MHRA reviewing safety of asthma drug as Yellow Card reports increase

The Medicines and Healthcare products Regulatory Agency is reviewing montelukast after there were 143 reports of psychiatric disorders associated with the drug in 2023.
montelukast box with tablet in front

Montelukast, a drug used for the treatment of asthma, is under review by the Medicines and Healthcare products Regulatory Agency (MHRA), following an increased number of Yellow Card reports from patients who have experienced suspected neuropsychiatric adverse reactions, including suicidal behaviour.

The drug is an oral leukotriene receptor antagonist, indicated as add-on therapy for treatment of mild-to-moderate persistent asthma for patients aged six months and older.

Yellow Card data published by the MHRA show 143 reports of psychiatric disorders associated with the drug in 2023, the highest ever number reported in a year.

On 5 March 2024, a spokesperson for the UK regulator told The Pharmaceutical Journal that it was conducting a safety review because of the Yellow Card reports and “queries received by the MHRA regarding concerns about a potential lack of awareness of the risk” of the drug.

The spokesperson added that it was “in the process of finalising our review”.

In September 2019, the MHRA published a drug safety update to remind prescribers to be on alert for neuropsychiatric reactions in patients taking montelukast, following 219 Yellow Card reports of the suspected adverse effect between 2014 and 2018.

In the drug safety update, the MHRA advised prescribers to carefully evaluate the risks and benefits of continuing treatment if neuropsychiatric reactions occur.

Commenting on the increasing Yellow Card reports for montelukast, Anna Murphy, consultant respiratory pharmacist at University Hospitals of Leicester NHS Trust, said: “Healthcare professionals must be aware of this known adverse side effect and risks associated with montelukast.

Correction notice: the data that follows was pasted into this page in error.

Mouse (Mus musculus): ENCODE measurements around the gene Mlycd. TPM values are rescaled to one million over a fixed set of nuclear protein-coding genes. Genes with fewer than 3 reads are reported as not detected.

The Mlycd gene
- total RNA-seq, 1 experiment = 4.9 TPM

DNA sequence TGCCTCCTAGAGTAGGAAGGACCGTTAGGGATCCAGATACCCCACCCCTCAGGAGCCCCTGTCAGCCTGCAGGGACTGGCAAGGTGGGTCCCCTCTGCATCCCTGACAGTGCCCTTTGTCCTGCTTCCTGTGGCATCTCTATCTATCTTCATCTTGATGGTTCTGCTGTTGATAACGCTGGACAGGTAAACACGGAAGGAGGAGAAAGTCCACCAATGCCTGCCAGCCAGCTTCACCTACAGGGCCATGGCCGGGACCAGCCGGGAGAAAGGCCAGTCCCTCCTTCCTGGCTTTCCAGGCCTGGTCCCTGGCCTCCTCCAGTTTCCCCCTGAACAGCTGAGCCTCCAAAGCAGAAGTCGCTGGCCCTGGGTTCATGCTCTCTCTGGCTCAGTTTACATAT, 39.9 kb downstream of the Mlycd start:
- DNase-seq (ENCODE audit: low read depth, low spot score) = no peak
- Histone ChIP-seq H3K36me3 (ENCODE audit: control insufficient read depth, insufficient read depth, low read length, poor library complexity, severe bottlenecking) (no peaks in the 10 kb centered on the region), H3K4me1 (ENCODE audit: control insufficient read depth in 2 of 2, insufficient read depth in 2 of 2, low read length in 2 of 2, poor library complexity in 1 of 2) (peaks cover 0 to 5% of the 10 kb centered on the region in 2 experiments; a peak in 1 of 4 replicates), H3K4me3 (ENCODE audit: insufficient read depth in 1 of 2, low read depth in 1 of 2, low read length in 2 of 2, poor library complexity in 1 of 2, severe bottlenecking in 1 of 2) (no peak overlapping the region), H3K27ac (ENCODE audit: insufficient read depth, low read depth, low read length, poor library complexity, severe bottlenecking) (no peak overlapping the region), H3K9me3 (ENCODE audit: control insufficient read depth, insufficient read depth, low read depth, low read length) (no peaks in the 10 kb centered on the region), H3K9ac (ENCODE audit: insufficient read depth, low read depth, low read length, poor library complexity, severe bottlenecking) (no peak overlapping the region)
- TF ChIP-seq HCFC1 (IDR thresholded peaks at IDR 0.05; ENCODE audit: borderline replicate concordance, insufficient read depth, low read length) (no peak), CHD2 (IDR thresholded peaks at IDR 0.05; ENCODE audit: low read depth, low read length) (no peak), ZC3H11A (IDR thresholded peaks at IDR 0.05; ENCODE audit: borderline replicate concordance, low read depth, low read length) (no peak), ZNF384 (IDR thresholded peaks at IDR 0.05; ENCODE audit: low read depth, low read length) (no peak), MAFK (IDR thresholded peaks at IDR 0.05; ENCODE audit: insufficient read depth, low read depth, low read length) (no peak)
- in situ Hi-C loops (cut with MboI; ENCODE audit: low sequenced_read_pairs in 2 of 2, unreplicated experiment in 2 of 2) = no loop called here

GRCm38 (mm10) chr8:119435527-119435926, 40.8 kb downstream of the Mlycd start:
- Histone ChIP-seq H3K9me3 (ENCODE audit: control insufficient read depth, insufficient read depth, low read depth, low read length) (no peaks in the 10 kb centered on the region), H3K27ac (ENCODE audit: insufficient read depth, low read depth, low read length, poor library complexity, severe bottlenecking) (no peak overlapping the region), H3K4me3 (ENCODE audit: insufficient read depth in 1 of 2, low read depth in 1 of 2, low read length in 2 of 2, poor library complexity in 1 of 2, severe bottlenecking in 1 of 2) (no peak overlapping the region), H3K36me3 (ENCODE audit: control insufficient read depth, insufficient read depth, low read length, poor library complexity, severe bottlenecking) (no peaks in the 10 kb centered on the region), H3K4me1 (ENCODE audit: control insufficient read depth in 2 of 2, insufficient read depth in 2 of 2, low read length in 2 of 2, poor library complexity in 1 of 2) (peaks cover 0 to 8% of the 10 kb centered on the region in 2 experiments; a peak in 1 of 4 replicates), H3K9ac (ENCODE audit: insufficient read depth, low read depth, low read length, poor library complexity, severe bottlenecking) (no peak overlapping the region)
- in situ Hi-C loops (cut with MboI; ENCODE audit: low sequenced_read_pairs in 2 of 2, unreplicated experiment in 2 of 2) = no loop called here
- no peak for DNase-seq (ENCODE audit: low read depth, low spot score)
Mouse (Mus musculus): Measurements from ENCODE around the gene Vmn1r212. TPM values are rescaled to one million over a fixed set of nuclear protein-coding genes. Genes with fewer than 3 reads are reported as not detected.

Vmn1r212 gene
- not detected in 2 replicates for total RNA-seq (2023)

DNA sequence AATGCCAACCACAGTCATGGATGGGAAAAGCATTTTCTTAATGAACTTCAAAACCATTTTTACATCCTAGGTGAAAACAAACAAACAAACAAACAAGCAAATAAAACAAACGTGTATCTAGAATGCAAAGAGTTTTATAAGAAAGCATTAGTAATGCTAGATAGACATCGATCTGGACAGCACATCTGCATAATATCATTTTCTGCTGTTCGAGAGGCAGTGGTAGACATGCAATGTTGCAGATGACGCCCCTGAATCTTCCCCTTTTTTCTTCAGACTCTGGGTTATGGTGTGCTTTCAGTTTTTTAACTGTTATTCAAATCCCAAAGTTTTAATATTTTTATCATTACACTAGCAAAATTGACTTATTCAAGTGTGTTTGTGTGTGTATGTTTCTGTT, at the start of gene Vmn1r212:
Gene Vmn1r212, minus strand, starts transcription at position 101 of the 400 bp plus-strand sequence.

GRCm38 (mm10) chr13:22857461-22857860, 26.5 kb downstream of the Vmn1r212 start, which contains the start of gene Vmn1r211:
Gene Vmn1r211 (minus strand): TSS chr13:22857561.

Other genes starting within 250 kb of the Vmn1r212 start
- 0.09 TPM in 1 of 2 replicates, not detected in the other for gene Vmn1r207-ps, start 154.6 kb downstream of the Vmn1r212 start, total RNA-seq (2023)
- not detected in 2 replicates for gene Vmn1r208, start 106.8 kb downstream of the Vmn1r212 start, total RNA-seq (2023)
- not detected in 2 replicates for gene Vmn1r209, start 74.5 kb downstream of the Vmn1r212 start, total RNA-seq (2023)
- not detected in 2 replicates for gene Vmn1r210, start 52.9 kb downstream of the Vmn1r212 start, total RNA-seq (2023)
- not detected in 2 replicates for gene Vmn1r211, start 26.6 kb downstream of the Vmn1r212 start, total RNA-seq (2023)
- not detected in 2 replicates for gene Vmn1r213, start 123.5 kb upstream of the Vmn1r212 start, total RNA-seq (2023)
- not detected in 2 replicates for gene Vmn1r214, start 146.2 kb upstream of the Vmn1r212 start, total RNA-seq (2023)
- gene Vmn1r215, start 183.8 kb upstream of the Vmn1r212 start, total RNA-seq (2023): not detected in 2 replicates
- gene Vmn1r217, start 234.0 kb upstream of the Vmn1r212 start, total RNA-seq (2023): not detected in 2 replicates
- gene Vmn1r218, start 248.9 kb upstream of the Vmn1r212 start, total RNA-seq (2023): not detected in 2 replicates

“Some asthma phenotypes seem particularly sensitive to montelukast. Generally, in practice, a four-to-six-week trial should be undertaken to assess response, only continuing if the benefit outweighs the risk,” she added.

“Evidence has revealed significant associations between montelukast and anxiety, as well as sleeping disorders, particularly in [older people].

“We need to remind healthcare professionals of the guidance contained in the MHRA publication in 2019.”

Darush Attar-Zadeh, clinical fellow respiratory pharmacist at North West London Integrated Care Board and co-chair of the Taskforce for Lung Health medicines optimisation working group, said: “A good history of the patient’s asthma is important to see if a leukotriene receptor antagonist is suitable.

“Hopefully this is an extra reminder to healthcare professionals to have these discussions and should be noted in the clinical notes as part of safety netting.”

Andy Whittamore, clinical lead at Asthma + Lung UK, said: “Montelukast is usually a very safe medication for preventing asthma flare-ups in most people but, as with all medications, montelukast does have potential side effects, although these are rare. It is crucial however that when prescribing the drug, doctors adequately explain its possible side effects.”

Last updated
The Pharmaceutical Journal, PJ, March 2024, Vol 312, No 7983;312(7983)::DOI:10.1211/PJ.2024.1.269516

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